No Power, No Pics, No Pens

Faith seemed to know that there would be a blog post after this evening.

I mentioned last week that our daughter Faith and I had toured the Mark Twain House in nearby Hartford, CT. I think I said something about an event, but I know I didn’t explain what that event was. It was an opportunity to write for three hours in the library of the Mark Twain House. I had mentioned wanting to do that at some point, and Faith bought tickets for us for my birthday. She knew I wanted to go, but she didn’t know exactly why.

The reason I wanted to go was to spend some time in a quiet and inspirational place, to think about writing. As some of you know, I have been interested in writing since I was in fifth grade. Perhaps not so much writing as storytelling. The two things are tangled up in my head, and I thought maybe the spirit of Mark Twain might understand, since he is remembered for being a storyteller and a humorist as much as he’s remembered for the books he wrote.

During the tour, we learned that the writing he did on the books published during the time he lived in Hartford (including: Adventures of Huckleberry Finn, The Adventures of Tom Sawyer, and A Connecticut Yankee in King Arthur’s Court), he did in the billiard room on the third floor. However, we also learned that it was in the library where he made up and told stories every night to his children. That made writing in the library seem even more appropriate.

We were advised of several conditions before agreeing to attend this event. First, there is no power or WiFi available to the writers. We learned later that there was WiFi, but most of us ignored the offer of the password. Unfortunately, but understandably, no photography is allowed in the house. Flash photography can harm certain artifacts, and people taking or wanting to be in pictures can harm others. In addition, no pens are allowed. If you want to write, you must write with a pencil.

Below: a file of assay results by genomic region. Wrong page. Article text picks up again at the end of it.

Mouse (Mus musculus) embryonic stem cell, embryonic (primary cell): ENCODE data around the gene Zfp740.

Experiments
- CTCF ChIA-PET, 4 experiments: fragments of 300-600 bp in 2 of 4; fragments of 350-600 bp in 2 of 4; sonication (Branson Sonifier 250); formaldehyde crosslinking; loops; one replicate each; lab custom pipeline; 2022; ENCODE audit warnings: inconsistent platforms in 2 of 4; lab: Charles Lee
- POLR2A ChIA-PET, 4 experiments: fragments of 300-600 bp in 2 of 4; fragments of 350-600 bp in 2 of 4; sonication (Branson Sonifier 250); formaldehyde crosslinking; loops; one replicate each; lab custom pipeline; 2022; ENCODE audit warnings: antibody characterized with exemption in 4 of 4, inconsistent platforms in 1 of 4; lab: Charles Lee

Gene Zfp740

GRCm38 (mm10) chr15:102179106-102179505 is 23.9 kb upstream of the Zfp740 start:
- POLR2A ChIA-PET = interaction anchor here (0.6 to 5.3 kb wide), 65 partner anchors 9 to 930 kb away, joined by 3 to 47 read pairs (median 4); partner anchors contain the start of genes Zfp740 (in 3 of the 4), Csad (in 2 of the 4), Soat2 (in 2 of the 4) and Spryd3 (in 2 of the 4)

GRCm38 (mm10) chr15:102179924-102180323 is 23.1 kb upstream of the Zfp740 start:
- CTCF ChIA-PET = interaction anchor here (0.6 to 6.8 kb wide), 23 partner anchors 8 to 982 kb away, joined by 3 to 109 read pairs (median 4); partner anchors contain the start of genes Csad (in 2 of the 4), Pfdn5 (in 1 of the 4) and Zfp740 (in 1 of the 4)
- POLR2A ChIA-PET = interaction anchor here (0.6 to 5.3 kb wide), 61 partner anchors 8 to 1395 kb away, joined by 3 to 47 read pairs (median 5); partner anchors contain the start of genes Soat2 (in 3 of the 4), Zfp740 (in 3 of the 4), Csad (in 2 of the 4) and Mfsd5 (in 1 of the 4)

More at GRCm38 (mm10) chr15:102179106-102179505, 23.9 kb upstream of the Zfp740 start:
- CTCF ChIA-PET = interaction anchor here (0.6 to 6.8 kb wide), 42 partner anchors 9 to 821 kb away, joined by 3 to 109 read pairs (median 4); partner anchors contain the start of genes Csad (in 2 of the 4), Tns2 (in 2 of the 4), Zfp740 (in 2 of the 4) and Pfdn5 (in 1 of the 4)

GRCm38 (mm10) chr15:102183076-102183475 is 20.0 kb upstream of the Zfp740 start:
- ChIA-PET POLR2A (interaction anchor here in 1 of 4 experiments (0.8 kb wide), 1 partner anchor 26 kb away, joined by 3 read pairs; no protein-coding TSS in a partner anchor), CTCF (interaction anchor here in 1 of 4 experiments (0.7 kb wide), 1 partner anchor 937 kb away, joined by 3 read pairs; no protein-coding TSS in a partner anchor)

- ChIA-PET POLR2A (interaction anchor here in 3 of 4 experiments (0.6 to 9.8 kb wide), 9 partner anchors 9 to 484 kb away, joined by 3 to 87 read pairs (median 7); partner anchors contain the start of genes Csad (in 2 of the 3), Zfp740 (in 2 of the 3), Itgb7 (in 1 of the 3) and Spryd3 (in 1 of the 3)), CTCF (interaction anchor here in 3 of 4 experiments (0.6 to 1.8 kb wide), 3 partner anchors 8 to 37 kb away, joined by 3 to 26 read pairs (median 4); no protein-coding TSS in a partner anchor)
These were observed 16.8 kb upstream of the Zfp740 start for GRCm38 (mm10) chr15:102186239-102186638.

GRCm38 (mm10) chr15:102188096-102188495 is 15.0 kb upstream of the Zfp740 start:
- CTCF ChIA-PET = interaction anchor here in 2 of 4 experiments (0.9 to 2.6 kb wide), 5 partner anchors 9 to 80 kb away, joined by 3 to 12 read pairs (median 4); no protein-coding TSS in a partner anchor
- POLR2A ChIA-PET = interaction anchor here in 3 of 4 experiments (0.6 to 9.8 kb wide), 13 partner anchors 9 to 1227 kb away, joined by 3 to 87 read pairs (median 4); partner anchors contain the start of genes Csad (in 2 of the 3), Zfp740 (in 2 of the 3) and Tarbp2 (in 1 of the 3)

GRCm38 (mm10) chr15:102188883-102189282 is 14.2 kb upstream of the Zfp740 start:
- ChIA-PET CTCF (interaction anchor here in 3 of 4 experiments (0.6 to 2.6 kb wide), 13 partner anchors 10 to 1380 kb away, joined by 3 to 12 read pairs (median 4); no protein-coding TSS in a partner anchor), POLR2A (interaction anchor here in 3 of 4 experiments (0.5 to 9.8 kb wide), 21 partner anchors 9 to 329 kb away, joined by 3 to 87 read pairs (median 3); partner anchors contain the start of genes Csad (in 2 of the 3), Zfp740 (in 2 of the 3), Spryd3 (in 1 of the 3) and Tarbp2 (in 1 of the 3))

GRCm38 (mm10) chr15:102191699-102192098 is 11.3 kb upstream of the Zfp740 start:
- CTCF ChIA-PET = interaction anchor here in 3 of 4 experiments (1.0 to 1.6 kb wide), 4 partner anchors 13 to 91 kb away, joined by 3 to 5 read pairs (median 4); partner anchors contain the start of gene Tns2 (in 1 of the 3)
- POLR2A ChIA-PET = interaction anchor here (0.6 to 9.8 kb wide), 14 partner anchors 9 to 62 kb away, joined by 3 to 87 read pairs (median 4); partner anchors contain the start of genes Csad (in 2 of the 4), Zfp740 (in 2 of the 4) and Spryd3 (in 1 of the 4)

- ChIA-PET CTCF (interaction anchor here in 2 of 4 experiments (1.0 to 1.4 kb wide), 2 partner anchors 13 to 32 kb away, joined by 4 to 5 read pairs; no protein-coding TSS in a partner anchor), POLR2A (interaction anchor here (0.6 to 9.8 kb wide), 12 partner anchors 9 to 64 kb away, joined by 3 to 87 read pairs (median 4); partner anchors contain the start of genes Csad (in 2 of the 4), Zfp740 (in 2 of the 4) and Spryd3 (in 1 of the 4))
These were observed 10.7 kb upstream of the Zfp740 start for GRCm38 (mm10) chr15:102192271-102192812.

We were allowed to bring laptops or other battery powered devices. I took my iPad. I also took a small notebook. The Editor loaned me several of her special pencils (she loves pencils) and I switched back and forth a few times. Some of the thoughts I wanted to work through were already stored in apps on my iPad, but the new material created in the library was with pencil on paper. I am not ready to share those thoughts, in part because I don’t think I fully understand them yet.

Somewhat similar to touring the Twain House, the following morning I joined friends as we toured the Cloisters in upper Manhattan. The Cloisters is a magnificent building / museum, set in a four-acre park (Fort Tryon) overlooking the Hudson River, a gift to the City / Metropolitan Museum system by John D. Rockefeller. Just as the Twain House, which had been sold several times after Samuel Clemens last lived there, is largely filled with replicas “similar to” what would have been in the house, the Cloisters has the look and feel of a 13th century monastery. It should, it was assembled from pieces of five such monasteries, bought in Europe, moved to New York and painstakingly reassembled. The galleries are filled with 13th and 14th century tapestries and artifacts that were purchased from throughout Europe. This fact prompted my friend to quip, “if you don’t have history, you can buy it and pretend.” It struck me that Samuel Clemons would have chuckled at that remark.